Last updated on June 9th, 2015 at 04:16 pm
The federal House Energy and Commerce Subcommittee on Health held a hearing last week examining the Common Sense Nutrition Disclosure Act. The bipartisan legislation would revise the Food and Drug Administration’s (FDA) menu labeling regulations by providing covered restaurants and other retail food establishments, including convenience stores, more flexibility in how they provide calorie information to consumers.
Sonja Hubbard, CEO of E-Z Mart and former chairman of the National Association of Convenience Stores (NACS), testified at the hearing and urged the committee to pass the bill as expeditiously as possible in light of the rapidly approaching Dec. 1 compliance deadline under FDA’s rules. “The convenience store industry strongly supports. . .efforts to provide consumers the nutrition information they want,” Hubbard said in her testimony. “The industry simply wants to be able to provide this information in ways that are practical for our businesses and useful for our customers.”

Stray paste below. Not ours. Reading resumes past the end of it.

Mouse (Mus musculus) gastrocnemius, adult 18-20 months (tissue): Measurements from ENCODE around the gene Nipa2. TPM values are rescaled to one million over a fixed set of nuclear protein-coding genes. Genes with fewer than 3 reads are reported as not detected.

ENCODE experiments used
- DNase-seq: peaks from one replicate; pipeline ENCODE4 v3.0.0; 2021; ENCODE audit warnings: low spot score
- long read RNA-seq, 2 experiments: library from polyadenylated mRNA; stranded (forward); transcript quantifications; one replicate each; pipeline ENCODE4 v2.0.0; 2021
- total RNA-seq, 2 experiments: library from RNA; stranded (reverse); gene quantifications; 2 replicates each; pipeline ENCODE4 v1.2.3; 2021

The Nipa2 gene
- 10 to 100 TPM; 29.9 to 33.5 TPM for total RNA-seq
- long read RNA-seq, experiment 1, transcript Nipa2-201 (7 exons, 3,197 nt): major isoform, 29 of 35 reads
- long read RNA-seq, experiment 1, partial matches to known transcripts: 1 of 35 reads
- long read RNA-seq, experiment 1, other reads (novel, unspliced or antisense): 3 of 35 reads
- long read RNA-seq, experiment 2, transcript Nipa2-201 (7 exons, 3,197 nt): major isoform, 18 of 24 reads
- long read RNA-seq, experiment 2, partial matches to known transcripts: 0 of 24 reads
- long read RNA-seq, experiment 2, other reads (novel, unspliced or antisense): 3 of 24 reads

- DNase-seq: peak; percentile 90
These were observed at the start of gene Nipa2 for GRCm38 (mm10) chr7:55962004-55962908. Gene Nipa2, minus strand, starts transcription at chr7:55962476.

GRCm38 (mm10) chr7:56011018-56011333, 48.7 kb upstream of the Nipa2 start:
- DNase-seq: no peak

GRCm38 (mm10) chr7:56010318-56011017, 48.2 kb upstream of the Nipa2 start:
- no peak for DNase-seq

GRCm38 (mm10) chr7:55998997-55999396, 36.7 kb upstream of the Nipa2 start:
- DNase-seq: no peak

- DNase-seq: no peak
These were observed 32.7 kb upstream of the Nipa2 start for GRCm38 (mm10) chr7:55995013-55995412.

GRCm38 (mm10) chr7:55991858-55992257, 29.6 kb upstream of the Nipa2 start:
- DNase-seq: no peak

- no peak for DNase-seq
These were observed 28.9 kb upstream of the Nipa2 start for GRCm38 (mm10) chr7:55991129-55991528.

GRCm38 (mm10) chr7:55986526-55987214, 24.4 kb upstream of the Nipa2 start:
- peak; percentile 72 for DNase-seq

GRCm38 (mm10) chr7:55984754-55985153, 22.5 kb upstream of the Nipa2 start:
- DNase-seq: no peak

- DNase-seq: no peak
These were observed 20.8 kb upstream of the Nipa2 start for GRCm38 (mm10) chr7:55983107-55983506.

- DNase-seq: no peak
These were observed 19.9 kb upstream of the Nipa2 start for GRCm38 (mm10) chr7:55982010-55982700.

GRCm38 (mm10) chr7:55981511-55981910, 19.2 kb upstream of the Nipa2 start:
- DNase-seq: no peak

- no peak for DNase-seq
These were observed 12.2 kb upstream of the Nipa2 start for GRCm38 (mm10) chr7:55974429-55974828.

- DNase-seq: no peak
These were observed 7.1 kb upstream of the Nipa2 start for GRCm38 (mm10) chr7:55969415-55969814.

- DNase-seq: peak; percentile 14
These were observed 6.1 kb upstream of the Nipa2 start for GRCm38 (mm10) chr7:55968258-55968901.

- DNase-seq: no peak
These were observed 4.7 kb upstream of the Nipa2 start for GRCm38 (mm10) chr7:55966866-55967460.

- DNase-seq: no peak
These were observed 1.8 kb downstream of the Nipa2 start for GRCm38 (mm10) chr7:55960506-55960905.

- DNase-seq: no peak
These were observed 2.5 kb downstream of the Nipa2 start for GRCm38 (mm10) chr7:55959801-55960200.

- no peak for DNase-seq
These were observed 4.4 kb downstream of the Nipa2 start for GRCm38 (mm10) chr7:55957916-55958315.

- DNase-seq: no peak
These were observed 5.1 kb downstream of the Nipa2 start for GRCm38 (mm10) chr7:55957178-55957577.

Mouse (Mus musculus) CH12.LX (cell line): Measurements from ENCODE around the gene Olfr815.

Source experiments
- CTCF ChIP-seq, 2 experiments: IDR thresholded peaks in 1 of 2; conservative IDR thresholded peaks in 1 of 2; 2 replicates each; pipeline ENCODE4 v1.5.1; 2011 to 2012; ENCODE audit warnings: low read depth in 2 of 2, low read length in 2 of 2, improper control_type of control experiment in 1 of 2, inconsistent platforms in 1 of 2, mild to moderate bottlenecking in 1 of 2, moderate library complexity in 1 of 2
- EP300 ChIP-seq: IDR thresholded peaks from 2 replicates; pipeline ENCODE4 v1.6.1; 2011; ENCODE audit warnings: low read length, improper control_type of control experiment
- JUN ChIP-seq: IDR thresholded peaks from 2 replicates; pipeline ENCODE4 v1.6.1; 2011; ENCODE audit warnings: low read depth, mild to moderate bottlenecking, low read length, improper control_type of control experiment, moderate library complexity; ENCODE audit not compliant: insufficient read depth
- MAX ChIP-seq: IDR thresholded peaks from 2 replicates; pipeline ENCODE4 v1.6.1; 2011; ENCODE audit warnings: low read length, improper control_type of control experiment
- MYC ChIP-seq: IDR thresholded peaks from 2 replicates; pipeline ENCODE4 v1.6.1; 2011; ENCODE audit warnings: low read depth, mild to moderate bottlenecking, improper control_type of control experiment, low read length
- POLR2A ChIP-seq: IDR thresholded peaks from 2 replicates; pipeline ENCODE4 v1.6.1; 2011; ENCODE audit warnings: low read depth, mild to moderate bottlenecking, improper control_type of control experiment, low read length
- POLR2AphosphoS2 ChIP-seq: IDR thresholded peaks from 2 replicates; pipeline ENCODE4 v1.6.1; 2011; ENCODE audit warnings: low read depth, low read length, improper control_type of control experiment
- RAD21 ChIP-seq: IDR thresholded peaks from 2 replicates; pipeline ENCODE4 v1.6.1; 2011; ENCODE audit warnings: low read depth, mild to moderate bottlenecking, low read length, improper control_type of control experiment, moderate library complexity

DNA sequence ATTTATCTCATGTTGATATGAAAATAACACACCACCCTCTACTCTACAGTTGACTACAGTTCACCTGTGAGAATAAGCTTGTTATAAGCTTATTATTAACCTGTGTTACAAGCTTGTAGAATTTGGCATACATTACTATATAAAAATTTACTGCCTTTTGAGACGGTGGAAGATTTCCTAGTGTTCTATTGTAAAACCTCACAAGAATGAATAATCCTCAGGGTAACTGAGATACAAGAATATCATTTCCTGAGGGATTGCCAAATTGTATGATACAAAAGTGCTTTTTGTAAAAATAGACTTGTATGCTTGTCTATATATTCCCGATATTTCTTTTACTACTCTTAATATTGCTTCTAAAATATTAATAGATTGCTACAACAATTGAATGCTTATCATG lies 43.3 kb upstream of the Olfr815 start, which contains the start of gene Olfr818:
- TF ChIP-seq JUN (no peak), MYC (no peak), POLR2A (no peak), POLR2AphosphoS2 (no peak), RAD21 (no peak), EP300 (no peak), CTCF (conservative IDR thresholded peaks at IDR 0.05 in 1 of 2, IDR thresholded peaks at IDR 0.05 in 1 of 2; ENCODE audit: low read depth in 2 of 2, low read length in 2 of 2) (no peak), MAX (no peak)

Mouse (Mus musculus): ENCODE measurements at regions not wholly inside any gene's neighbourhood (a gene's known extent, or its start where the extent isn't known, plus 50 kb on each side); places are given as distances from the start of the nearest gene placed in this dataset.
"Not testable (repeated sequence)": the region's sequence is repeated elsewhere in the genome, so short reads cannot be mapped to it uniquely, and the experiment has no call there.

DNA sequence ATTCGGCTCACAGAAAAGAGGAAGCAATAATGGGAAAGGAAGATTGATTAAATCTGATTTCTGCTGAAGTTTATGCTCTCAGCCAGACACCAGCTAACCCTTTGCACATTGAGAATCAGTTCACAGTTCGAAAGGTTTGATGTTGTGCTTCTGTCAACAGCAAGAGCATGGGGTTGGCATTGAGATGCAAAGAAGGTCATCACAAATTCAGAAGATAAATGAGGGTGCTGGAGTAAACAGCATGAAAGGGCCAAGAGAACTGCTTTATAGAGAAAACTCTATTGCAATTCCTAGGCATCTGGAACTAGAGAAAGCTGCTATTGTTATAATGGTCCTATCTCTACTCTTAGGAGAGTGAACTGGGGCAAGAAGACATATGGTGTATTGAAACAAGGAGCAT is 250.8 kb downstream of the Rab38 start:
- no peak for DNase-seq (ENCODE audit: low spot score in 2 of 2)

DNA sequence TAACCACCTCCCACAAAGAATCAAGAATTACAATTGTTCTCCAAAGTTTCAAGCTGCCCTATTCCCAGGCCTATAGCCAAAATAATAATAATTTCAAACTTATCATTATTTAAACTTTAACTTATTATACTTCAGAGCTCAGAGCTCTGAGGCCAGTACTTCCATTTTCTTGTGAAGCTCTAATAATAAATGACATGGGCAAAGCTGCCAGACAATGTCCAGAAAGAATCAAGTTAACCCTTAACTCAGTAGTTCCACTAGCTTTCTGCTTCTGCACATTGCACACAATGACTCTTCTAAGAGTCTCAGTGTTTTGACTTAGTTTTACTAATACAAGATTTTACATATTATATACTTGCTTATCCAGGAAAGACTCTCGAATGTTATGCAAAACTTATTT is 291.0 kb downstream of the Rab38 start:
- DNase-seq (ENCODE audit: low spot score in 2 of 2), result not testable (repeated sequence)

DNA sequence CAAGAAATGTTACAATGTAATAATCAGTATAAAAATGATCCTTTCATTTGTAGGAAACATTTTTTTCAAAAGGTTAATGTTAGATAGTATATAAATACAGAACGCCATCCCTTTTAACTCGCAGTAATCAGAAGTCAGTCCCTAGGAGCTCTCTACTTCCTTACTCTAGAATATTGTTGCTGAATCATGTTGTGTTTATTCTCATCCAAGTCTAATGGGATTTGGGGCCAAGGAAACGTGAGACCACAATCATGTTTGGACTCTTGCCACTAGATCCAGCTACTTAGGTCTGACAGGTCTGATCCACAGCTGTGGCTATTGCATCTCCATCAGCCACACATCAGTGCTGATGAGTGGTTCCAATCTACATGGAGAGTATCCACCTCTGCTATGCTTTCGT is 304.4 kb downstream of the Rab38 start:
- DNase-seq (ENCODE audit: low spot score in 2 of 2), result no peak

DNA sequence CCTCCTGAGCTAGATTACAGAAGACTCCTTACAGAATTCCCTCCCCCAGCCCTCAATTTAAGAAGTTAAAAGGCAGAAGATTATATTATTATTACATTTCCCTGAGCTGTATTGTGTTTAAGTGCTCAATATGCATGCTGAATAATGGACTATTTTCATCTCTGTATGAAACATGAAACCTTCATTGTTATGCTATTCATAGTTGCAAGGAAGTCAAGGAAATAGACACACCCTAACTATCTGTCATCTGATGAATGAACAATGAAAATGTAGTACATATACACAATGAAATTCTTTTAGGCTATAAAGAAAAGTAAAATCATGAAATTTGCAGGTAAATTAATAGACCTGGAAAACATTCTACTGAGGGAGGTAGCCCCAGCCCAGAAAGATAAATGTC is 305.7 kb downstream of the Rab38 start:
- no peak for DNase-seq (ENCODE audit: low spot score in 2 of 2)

Rep. Cathy McMorris Rogers, the primary author of H.R. 2017, announced at the hearing that she plans to eliminate language in her legislation that would effectively exempt many convenience stores and grocery stores from the menu labeling requirements.
A consistent theme of last week’s hearing was that convenience stores acquire, prepare and sell food in a manner that is different than chain restaurants.
“Many chain restaurants sell the same food offerings, prepared in the same way, and displayed on the same menu, and all of their locations,” Hubbard testified. “That is not true of the convenience store industry. Convenience stores—even those that are part of the same chain—sell different foods based on their location and market demand.” These distinctions, Hubbard said, inject a level of complexity and cost into menu labeling compliance efforts that the chain restaurant industry will generally not have to assume.